The Southwestern Historical Quarterly, Volume 52, July 1948 - April, 1949 Page: 365
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remarkable religious tolerance in Catholic Maryland where both
Protestants and Catholics shared the Catholic chapel and a jury
of fellow Catholics fined Thomas Gerrard in 1641 because he
attempted to expel the Protestants.
There are a few minor criticisms. His chapter on the Spanish
explorations is weakened by faulty proofreading; his chapter on
the Pilgrims loses by his surprising omission of George F. Willi-
son's Saints and Strangers. His assertion that there was no starv-
ing time in Massachusetts Bay Colony as there had been in Ply-
mouth and Virginia (p. 197) is debatable, and I wonder, too,
if the Pennsylvanians, Carolinians, and Georgians could not con-
sider themselves as frontiersmen.
To those of us who enjoy Colonial North American History
and do not necessarily agree with the widely-held theory that
American History begins after 1763, and that the years before
the Peace of Paris are primarily the concern of the European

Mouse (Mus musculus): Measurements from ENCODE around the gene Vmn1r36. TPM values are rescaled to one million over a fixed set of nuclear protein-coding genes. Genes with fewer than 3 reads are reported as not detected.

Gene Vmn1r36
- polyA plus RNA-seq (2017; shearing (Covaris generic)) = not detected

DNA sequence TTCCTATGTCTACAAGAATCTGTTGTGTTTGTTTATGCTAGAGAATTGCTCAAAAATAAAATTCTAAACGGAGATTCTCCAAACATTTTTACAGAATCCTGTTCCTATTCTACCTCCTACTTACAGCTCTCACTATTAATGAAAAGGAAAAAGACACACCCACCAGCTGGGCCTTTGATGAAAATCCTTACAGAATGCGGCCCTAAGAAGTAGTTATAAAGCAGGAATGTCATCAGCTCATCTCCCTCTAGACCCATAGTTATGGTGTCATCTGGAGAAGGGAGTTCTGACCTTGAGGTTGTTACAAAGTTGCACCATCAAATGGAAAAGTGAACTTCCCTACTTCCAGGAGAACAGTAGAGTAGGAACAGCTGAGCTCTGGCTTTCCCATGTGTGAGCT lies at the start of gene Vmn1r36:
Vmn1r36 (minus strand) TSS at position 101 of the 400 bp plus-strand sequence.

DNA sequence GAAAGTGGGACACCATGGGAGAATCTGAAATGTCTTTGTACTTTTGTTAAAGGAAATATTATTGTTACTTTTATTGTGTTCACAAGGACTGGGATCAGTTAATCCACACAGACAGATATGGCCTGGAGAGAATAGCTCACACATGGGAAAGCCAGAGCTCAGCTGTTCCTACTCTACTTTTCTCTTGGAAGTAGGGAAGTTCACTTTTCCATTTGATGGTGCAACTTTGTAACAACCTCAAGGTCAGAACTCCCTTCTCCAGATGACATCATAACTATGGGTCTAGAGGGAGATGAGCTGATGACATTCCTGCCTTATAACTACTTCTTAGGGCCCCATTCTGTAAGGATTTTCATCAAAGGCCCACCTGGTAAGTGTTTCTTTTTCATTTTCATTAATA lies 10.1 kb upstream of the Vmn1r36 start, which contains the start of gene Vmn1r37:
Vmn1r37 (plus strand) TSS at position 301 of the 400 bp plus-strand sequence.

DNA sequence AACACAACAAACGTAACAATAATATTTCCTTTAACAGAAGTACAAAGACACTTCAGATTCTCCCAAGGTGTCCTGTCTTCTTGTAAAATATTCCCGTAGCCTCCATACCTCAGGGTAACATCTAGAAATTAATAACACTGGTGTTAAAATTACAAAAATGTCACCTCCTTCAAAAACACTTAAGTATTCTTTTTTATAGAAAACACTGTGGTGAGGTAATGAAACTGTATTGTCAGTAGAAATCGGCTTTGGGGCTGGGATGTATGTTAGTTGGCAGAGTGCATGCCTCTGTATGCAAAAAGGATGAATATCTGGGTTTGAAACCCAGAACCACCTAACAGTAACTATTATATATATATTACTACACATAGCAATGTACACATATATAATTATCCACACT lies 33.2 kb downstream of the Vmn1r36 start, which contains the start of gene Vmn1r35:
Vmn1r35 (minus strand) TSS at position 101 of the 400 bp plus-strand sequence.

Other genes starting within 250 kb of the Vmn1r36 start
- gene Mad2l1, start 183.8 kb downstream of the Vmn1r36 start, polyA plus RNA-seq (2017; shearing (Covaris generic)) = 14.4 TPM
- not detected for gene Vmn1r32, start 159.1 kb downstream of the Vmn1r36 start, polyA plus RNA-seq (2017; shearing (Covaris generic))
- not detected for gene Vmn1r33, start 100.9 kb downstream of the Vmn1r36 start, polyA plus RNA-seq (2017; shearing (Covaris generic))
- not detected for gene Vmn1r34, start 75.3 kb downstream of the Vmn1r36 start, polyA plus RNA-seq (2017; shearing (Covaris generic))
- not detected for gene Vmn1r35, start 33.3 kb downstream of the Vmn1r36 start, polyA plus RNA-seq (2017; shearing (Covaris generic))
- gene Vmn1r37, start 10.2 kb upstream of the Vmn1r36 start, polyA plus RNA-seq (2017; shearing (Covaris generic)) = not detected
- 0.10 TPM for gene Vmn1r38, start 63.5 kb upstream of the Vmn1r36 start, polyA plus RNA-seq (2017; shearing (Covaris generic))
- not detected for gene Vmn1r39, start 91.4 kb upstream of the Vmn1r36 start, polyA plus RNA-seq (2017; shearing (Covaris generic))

historian, this new interest in American Colonial History is most
encouraging. The number of colonial studies in recent years
would fill a good-sized bookshelf. And the place of honor could
well be Coleman's The First Frontier.
ELMER WM. FLACCUS
The University of Texas
Rehearsal for Conflict. By Alfred Hoyt Bill. New York (Alfred
A. Knopf), 1947. Pp. xi+342. Bibliography, index, maps,
and illustrations. $4.50.
Alfred Hoyt Bill states in his preface that his purpose in writ-
ing this book is to acquaint general readers with a picturesque
and fateful period of American history that has been misrepre-
sented, misunderstood, and even neglected by all save the special
student. He does not fail to rehearse his own apt title as he tells
the story of the Mexican War as a singular preparation for the
greater War Between the States. In the first war almost all of the
officers who were to become famous between 186o and 1865
learned warring in Mexico, while in the United States political
factions and struggles over Oregon, over the Wilmot Proviso,
over abolition, and over fugitive slave laws contributed to the
crescendo of domestic controversies that culminated in secession.
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Texas State Historical Association. The Southwestern Historical Quarterly, Volume 52, July 1948 - April, 1949, periodical, 1949; Austin, Texas. (texashistory.unt.edu/ark:/67531/metapth101121/m1/374/?rotate=90: accessed July 24, 2017), University of North Texas Libraries, The Portal to Texas History, texashistory.unt.edu; crediting Texas State Historical Association.